YA, Historical Fiction
Date Published: September 19, 2014
People were dying. Bodies were lying along the streets. Air raid sirens were about to go off at any moment. Nobody was shown any mercy. For Anna, life had always been about music. An aspiring pianist and composer, she studied at the renowned Leningrad Conservatoire under some of the greatest musicians to ever walk the face of the Earth. Her studies came to a halt, however, when Nazi troops surrounded Leningrad in September, 1941, intending to shell and starve the city into submission. She watched as her oncebeautiful city transformed in front of her eyes: people became living skeletons, their only food being a mere 125 grams of ration bread a day; buildings were reduced to rubble, pieces of bricks and broken glass strewn along the streets; cats, dogs, rats, and horses disappeared as people chose to eat them instead. One by one, the citizens of Leningrad were losing hope, and Anna was desperately trying to find a reason to hold on and a way to continue… Sounds of War is a poignant tale about the strength of human determination and the power of great music.
Isaak spoke like there was no danger in Leningrad, like his life would simply continue on as it always had, with classes and schoolwork and music and discussions. Like the only difference would be that I wouldn’t be there to play duets with him before class, or to greet him at the tram in the mornings, or to walk with him to the station when classes were over.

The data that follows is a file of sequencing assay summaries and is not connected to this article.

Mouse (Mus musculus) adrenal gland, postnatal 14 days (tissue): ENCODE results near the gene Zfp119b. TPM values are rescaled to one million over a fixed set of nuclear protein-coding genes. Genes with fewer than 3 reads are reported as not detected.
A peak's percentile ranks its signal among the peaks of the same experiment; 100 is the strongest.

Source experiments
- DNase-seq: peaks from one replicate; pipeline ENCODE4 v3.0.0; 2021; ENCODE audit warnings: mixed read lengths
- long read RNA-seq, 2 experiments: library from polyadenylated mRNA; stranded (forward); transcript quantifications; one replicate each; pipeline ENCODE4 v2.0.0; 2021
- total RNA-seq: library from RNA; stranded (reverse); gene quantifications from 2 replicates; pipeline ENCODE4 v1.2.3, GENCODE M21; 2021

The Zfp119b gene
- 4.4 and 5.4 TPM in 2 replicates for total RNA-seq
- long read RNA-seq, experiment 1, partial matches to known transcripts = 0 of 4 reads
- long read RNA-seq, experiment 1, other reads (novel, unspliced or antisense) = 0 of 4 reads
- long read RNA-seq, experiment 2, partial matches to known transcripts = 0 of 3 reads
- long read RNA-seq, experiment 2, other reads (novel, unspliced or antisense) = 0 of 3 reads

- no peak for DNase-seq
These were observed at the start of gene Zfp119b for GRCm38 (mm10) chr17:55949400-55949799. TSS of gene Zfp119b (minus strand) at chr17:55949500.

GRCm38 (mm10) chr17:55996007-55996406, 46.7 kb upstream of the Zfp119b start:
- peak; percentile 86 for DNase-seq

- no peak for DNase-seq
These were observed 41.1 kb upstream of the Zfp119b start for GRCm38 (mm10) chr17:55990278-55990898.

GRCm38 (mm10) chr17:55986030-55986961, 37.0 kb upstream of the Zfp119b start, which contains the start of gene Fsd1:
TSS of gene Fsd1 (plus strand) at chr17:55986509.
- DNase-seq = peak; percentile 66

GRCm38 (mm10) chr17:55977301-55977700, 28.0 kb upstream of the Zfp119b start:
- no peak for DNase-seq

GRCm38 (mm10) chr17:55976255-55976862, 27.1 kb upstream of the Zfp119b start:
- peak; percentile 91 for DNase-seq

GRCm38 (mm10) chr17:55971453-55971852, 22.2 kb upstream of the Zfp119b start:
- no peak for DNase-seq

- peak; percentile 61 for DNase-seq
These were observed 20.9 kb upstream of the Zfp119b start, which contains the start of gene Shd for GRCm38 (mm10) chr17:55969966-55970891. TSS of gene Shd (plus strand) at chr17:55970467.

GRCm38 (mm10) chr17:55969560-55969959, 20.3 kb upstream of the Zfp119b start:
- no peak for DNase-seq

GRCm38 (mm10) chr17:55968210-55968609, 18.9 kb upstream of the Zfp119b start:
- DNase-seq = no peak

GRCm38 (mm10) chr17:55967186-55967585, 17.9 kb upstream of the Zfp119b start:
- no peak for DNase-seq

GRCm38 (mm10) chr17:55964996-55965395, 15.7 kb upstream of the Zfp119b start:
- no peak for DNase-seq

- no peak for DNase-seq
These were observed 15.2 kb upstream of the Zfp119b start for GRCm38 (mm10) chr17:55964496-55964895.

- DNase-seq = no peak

We walked the rest of the way in silence, and as we passed the Hermitage, I saw the artworks in the museum getting packed up and taken away. I couldn’t help but remember the times my father took me to the museum to “broaden my horizons” beyond music. I learned a few days ago that the museum, once emptied, would serve as a bomb shelter.
I didn’t know what terrified me more: the possibility that the city would be bombed or that I wouldn’t be with my mother and Isaak if it happened. The authorities assured us that the city was well prepared for anything the Germans might attempt, but I wasn’t ready to take their word for it.
About The Author
A Taiwan native, Cindy Chen immigrated to the United States when she was 9 and lived there ever since. She started writing at age fourteen and started writing longer works of fiction in 2013 when she first participated in National Novel Writing Month (NaNoWriMo). At age sixteen, she was awarded second place at the Georgia PTA Reflections contest in the literature category with her short story “To Believe,” and at age seventeen, she published her first book titled Sounds of War as part of her high school senior project. Though currently a student at Cornell University with the hopes of pursuing a career in the medical field, she enjoys playing the viola, blogging, and making youtube videos in her spare time and considers writing one of her greatest passions.